NPAS warns of potential coral bleaching this summer
Coral reefs are the most diverse marine environment on the planet, providing homes to hundreds of species of fish and coral. We depend on the reef for food, protection from storms, and recreation. Unfortunately, coral bleaching is considered one of the greatest threats to the world’s coral reef systems, and it is expected to happen more often as climate change continues.
American Samoa experienced some coral bleaching on almost all reefs in 2015 and 2016 and bleaching is expected during this upcoming January. Bleaching can cause fish kills, coral death, and coral disease. Understanding bleaching and how it relates to high temperature events allows us to prepare for and attempt to lessen the impacts on our local environment.
WHAT IS CORAL BLEACHING?
Corals bleach when they become stressed because of the increase in water temperature, pollution, and exposure to too much sunlight. When corals bleach, the coral animal push out tiny colored algae (marine plant) that live in their cells causing the corals to turn white. The white coral you see as a result does not necessarily mean the coral is dead, but it is starving.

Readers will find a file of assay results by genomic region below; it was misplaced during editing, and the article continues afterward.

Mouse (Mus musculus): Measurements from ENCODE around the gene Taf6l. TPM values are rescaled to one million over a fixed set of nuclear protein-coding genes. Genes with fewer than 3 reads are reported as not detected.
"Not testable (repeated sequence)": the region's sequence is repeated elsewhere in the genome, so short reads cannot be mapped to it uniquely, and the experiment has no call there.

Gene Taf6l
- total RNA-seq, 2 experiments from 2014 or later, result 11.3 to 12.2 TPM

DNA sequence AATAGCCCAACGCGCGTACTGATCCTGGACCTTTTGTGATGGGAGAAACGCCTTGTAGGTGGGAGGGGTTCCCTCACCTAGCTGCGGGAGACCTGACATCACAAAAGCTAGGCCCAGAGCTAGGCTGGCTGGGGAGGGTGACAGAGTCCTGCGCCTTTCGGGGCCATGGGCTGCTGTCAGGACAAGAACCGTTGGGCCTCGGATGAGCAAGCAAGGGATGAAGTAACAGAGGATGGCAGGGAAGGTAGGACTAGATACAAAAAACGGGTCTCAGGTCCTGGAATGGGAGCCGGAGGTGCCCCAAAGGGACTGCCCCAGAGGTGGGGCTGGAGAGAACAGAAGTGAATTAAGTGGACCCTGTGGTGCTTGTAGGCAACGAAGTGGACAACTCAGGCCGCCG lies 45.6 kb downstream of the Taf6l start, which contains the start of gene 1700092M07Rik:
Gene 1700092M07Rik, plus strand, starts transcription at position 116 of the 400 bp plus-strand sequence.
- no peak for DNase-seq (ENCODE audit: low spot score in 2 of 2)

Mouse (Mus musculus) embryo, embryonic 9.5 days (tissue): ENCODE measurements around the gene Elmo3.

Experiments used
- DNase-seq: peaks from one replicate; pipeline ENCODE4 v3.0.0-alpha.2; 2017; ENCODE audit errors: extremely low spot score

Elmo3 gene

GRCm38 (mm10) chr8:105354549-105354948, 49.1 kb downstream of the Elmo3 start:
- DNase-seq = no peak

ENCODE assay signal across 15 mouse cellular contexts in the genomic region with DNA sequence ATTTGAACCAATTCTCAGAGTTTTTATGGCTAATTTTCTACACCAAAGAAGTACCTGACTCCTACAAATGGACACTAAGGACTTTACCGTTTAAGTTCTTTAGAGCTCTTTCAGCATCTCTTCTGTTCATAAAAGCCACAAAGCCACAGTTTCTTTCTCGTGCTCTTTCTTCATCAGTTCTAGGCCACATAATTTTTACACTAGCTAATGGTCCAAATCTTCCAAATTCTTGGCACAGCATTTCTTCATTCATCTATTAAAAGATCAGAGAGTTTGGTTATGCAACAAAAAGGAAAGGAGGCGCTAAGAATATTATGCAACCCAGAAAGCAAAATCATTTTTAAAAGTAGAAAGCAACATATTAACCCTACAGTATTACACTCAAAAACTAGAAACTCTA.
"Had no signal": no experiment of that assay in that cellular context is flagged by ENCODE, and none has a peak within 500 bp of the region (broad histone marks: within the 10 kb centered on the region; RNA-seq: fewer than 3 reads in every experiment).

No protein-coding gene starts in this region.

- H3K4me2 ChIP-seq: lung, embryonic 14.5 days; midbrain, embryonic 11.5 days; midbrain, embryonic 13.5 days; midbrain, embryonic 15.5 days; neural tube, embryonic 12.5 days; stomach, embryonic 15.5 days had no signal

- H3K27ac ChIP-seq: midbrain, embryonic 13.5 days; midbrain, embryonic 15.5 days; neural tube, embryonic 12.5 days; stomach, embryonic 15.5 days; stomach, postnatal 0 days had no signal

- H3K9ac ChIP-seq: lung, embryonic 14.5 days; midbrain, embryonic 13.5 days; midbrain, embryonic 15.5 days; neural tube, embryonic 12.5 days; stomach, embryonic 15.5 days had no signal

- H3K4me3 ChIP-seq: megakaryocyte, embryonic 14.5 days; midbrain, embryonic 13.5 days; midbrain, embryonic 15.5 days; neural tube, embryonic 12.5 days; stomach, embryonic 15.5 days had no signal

Corals rely on these colored algae for oxygen and food (energy), so if a coral remains bleached for long enough, it will die. Even when corals are capable of recovering from bleaching events, they often experience a decline in growth rates, reproductive potential, and overall health.
WHAT CAN WE DO?
Our reefs continue to be threatened by negative impacts from people, such as leaking septic systems, illegal piggeries, and adding too much fertilizer to crops. The high amount of nutrients from these activities make their way into our ocean and damage the ecosystem by feeding large mats of algae (limu) that suffocate or harm corals.
This is why it is also important to protect fishes that eat algae (like Alogo, Poge, Ume-isu, Umelei) and help control algal overgrowth. The islands of Hawaii and Guam are both considering laws to limit the fishing of algae-eating fish while their reefs recover from the current bleaching events.
With good island stewardship we may be able to minimize the negative impact on our reefs here in American Samoa. We can help reduce the likelihood of bleaching events by minimizing human activities that produce the carbon emissions that drive climate change. With a little effort we can also help the reef quickly recover back to its current healthy state when bleaching events do occur.
Everyone can make a difference by not littering, making sure your septic system is up to date, reporting illegal piggeries, and protecting plant-eating fish like Alogo. Feel free to stop by the National Park office if you would like to learn more about climate change, coral bleaching, and how it will affect our environment.